You turn up at Terminal 4 with nothing but a tote bag, sure, but the ghostly shapes behind you are your mum’s attic full of your stuff, your friend who subbed you lunch all week because you spent all your money on plane tickets, the tenants handing over cash to you because you bought a house then decided not to live in it. (That’s not forgetting the 300,000 people who die every year because people like you think a rich person’s right to convenient travel is more important than a poor person’s right to life.)

And let’s add some more unexamined privilege to the baggage allowance: the privilege of flying frequently in a world where most people have never boarded a plane, the privilege of being commitment-free enough to make the trip, too much other privilege to go into here.

Some people-who-travel are so unaware of their privilege that they even write self-congratulatory blog posts about how boring the people they left at home are, how sedentary we are, how we simply can’t understand the life-changing experience they’ve had.

And yes, maybe we have been boringly working for a living. Maybe it’s tedious being able to contact us when you want to, because we haven’t dropped our mobile phone off the back of a rickshaw.

We’re that awful brother who was around for Mum’s birthday and organised a present from both of you. We’re those boring friends who have kids and provide them with a stable home environment. We’re those predictable relatives who can put you up for the night because we’re renting a a flat with a spare room instead of sleeping in someone else’s spare room to save money to go travelling.

We’re that boss who started a company from scratch and inexplicably stayed around to watch it grow into a thriving business. Why didn’t she just sell everything, make everybody redundant and fuck off to Sri Lanka?

And we simply can’t understand that life-changing experience you had, the one where you got on a plane with a bunch of other rich white people and flew somewhere and stayed there for a bit and then flew somewhere else and got a funny tummy.

Sorry. We can’t understand it because we weren’t there, man. I guess you win. Oh, off again so soon?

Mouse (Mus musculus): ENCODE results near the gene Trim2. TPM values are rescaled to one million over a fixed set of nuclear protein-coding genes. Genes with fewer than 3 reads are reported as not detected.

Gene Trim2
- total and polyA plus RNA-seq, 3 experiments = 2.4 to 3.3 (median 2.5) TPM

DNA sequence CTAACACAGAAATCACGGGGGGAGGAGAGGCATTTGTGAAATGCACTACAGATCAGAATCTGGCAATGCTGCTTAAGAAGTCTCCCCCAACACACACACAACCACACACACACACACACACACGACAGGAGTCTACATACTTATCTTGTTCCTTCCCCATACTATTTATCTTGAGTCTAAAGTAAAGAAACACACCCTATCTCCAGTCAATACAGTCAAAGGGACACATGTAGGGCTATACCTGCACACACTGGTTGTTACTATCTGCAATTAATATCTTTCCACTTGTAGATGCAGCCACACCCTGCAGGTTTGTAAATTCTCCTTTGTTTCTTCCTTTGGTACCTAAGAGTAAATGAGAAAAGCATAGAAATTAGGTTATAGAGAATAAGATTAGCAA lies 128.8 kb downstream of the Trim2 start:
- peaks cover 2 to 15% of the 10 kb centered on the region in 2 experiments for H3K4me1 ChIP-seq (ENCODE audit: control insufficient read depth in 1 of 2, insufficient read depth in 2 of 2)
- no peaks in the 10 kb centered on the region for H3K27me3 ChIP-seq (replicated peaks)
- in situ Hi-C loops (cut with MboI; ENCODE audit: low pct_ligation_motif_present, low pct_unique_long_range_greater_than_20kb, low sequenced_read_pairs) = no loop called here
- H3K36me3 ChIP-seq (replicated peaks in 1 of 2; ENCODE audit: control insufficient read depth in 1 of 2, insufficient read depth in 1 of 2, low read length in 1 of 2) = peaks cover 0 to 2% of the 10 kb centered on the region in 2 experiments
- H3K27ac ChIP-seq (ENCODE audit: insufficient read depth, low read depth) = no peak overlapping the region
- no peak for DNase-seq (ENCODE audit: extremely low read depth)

There’s none so blind

March 13, 2013

Are you a middle-aged or elderly woman? Do you need glasses to read, or perhaps to see properly in general?

Don’t wear them. They make you look old. They are literally the only thing making you look old. Take them off immediately. When you remove your glasses, all the other signs of age melt away from you, and you immediately gain the appearance of a lithe 25-year-old. You will look girlish and care-free as you complain about parking charges or ask your son-in-law to fix your computer.

When someone hands you a letter, or a recipe, or a map, or a copy of the TV listings, the look of incomprehension and mild panic on your face makes you look – impossible as it may seem – even younger. As you scrabble through your handbag or search the house for the glasses you need to read, you take on the appearance of a dewy-skinned 21-year-old.

Of course, when you finally find the glasses, you will have to actually put them on. But that’s OK, because everybody knows you don’t really wear them. So your forcefield of youthfulness remains intact. To add a note of eagerness and youthful energy to the general aura, why not try licking your finger before finally getting to grips with the piece of paper?

Then, finally, you can begin to read. And now you appear even more youthful: you’ve taken several minutes and put in a lot of effort to read a few sentences. Congratulations! I’ve measured your educational level using these factors and concluded that you can’t be any more than five years old.

How to precipitate a change in someone’s looks

November 7, 2012